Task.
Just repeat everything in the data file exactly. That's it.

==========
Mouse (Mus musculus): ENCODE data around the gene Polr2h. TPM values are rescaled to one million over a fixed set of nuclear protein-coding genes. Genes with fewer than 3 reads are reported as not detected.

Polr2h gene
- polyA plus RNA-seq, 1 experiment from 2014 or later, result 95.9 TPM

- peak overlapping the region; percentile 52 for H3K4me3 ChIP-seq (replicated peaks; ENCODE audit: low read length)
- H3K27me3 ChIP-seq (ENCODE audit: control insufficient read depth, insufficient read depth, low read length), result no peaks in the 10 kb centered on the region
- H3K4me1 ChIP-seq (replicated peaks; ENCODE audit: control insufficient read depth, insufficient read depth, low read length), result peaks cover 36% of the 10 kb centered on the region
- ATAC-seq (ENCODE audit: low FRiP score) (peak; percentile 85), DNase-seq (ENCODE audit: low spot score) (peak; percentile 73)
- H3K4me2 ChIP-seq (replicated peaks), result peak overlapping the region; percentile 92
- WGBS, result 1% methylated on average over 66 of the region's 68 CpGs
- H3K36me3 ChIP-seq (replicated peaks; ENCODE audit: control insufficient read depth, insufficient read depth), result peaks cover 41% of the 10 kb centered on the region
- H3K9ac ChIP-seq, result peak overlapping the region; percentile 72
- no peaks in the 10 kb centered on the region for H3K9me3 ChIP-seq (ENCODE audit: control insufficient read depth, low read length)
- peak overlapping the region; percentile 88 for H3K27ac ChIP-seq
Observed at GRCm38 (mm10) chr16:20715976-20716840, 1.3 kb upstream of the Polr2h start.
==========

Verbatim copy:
Mouse (Mus musculus): ENCODE data around the gene Polr2h. TPM values are rescaled to one million over a fixed set of nuclear protein-coding genes. Genes with fewer than 3 reads are reported as not detected.

Polr2h gene
- polyA plus RNA-seq, 1 experiment from 2014 or later, result 95.9 TPM

- peak overlapping the region; percentile 52 for H3K4me3 ChIP-seq (replicated peaks; ENCODE audit: low read length)
- H3K27me3 ChIP-seq (ENCODE audit: control insufficient read depth, insufficient read depth, low read length), result no peaks in the 10 kb centered on the region
- H3K4me1 ChIP-seq (replicated peaks; ENCODE audit: control insufficient read depth, insufficient read depth, low read length), result peaks cover 36% of the 10 kb centered on the region
- ATAC-seq (ENCODE audit: low FRiP score) (peak; percentile 85), DNase-seq (ENCODE audit: low spot score) (peak; percentile 73)
- H3K4me2 ChIP-seq (replicated peaks), result peak overlapping the region; percentile 92
- WGBS, result 1% methylated on average over 66 of the region's 68 CpGs
- H3K36me3 ChIP-seq (replicated peaks; ENCODE audit: control insufficient read depth, insufficient read depth), result peaks cover 41% of the 10 kb centered on the region
- H3K9ac ChIP-seq, result peak overlapping the region; percentile 72
- no peaks in the 10 kb centered on the region for H3K9me3 ChIP-seq (ENCODE audit: control insufficient read depth, low read length)
- peak overlapping the region; percentile 88 for H3K27ac ChIP-seq
Observed at GRCm38 (mm10) chr16:20715976-20716840, 1.3 kb upstream of the Polr2h start.